Casey Anthony: The State’s Weak Case

The prosecutors in this case were fantastic. Their crosses of defense experts were nothing short of brilliant and their skill was unmatched by anyone on the defense team. They even got a little cocky but who can blame them as public opinion was on their side. They ran a textbook case. It really was the State’s case to lose. And lost they did.

It was not about truth or justice. It was about winning.

They presented a theory with unlikely murder weapons: duct tape and chloroform. Never before had either been used to kill a child, especially by a mother with a nonviolent past.

They presented analysis which had never before been testified to in Florida such as decomposition odor analysis, postmortem root banding, and cadaver dog hits. There was seemingly a trial within a trial: acceptance of the State’s theory and acceptance of the State’s evidence.

They presented a contradictory motive: Casey killed her daughter to seemingly continue living a life she was already living. They concocted a few other theories from the child becoming verbal to Casey being jealous of the child’s attachment to her grandmother, Cindy.

In actuality, the State faced tremendous hurdles in getting an unbiased jury to accept their theories of murder that the general public viewed as infallible.

What should they have done differently?

Death Penalty:

For starters, going for the death penalty was a brazen move. Life in prison would have been more palatable to the masses and probably the jury. There were only two women on Florida’s death row and it was doubtful that Casey Anthony would have been the third.

The State probably went for it hoping for a plea deal or wanting a death penalty qualified jury (ironic). Interestingly, Casey Anthony would not have qualified for the death penalty in Texas, and they’ve executed quite a few people over there.


The State did not have to prove motive. But to say it was premeditated murder and not give a motive is like serving cake without icing. The motives the State gave were, frankly, pathetic: she killed the child so she could party, or she killed the child because her lies would have been caught.

A better motive would have been to use the “new boyfriend Tony” angle. Then, they could have used the text messages to Casey’s friend, Amy, which showed that Casey really liked Tony in the days before the child’s disappearance. They could have shown Casey doodled her name as “Casey Lazarro,” etc.

This motive still would have been a stretch. In fact, any motive would have been a stretch because of Casey’s past relationship with her child. No witness could produce any character testimony which indicated Casey had any issues with her child.

Chloroform in the Trunk:

The State set them self up to be humiliated by their chloroform theory. I already went through the flaws in that theory (read post). In their first murder theory before the remains were found, they needed a murder weapon and came up with chloroform. They were stuck with that after the remains were found.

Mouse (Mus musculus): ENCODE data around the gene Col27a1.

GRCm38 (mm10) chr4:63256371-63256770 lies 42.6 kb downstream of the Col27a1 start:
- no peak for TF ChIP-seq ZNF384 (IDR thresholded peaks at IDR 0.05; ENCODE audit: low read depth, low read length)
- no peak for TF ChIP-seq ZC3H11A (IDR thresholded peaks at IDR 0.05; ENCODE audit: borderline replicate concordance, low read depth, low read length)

A better theory would have been to say that there was a dead body in the trunk and she used an abundance of cleaning agents to mask the smell for a while. The constant use of cleaning products could explain why the chloroform peaks were so high on the chromatograms. The implication that she was concealing a stain and foul odor plays more to the cover up of a crime.

The problem with this is that the trunk did not “appear” to be cleaned.

Duct Tape on the Face:

Murder by duct tape is odd. Usually duct tape is associated with kidnapping and silencing.

The State should have said Casey Anthony killed the child and put duct tape on the face to make it look like it was a kidnapping. She hid the body near the home so people could find it easily and then told people her child was missing and kidnapped. When the body would have been found, there would have been duct tape across the face and her lies would have been validated.

The State said the duct tape was on the face because the mandible was in place. Now, I disagree with the accuracy of that statement (read post), but they should have taken the assertion to the next level. Instead, the State prepared a computer animation showing that the duct tape could have been on the face because of its size, but that was a meaningless demonstration.

They should have prepared a computer animation showing the decompositional process of a face with duct tape on it. It would have been very graphic and, in my opinion, inaccurate, but this was about winning the case.

However, the fact that she told the kidnapping story after 31 days is problematic. If it was her intention all along then why didn’t she raise the alarms on the first day?


By strengthening the links in the story to make it more believable, the State’s theory has suffered a setback: cause of death. Before modification it was poisoning and/or suffocation. Fortunately, the State was never bound to prove a cause of death; but like motive, it’s advantageous to include one.

What forms of murder are left that does not include anything traumatic? Suffocation by blanket? The defense would still have had a field day ripping apart the theory.

The State should have pushed “aggravated manslaughter of a child.” It seemed throughout the trial that they didn’t even want to contemplate that – it was capital murder or nothing. They got greedy instead of going for the sure thing.

If there’s anyone to blame for Casey going free, it’s not the jury, it’s the State.